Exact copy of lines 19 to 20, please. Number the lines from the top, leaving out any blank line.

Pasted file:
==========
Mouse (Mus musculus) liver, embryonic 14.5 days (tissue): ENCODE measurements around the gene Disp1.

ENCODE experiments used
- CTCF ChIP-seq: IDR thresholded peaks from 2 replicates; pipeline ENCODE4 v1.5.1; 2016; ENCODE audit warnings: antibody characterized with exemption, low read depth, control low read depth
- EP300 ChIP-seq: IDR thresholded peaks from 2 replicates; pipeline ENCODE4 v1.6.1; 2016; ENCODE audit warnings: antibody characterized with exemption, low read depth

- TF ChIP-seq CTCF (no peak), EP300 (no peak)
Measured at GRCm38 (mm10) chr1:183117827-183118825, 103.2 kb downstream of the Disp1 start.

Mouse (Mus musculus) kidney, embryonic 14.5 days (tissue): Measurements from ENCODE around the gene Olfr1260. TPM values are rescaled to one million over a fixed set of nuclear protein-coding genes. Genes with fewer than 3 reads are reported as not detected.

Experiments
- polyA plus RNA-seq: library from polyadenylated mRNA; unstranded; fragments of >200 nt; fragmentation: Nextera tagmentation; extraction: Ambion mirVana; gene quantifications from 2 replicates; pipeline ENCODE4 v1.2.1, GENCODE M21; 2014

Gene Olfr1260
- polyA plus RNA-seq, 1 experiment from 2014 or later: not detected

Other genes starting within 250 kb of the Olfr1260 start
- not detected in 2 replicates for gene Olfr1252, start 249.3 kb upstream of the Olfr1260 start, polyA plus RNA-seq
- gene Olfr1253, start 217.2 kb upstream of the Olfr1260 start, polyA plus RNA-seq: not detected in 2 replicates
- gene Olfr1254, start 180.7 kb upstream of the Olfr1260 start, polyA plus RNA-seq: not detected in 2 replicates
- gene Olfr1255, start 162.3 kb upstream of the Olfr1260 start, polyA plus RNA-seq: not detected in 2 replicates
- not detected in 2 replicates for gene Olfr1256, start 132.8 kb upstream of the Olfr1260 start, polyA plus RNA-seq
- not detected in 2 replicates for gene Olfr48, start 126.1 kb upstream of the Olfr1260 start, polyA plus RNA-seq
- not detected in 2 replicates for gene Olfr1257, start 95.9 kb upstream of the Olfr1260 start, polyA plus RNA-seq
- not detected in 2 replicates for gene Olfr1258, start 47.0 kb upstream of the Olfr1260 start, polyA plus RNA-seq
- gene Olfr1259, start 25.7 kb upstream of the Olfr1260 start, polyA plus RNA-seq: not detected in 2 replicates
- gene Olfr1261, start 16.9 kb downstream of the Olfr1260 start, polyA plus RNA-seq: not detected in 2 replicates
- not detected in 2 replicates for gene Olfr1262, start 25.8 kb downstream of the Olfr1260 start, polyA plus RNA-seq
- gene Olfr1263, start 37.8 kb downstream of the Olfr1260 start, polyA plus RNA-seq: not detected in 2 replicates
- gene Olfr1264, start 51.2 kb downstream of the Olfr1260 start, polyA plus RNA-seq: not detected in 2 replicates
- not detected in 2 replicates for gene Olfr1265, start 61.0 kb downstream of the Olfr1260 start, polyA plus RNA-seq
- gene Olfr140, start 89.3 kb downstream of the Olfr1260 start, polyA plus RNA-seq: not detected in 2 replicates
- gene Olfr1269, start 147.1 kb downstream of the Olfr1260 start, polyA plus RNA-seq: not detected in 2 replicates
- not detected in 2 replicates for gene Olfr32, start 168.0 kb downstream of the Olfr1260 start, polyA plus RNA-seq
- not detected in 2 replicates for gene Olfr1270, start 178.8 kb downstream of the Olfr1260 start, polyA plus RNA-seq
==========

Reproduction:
- not detected in 2 replicates for gene Olfr1257, start 95.9 kb upstream of the Olfr1260 start, polyA plus RNA-seq
- not detected in 2 replicates for gene Olfr1258, start 47.0 kb upstream of the Olfr1260 start, polyA plus RNA-seq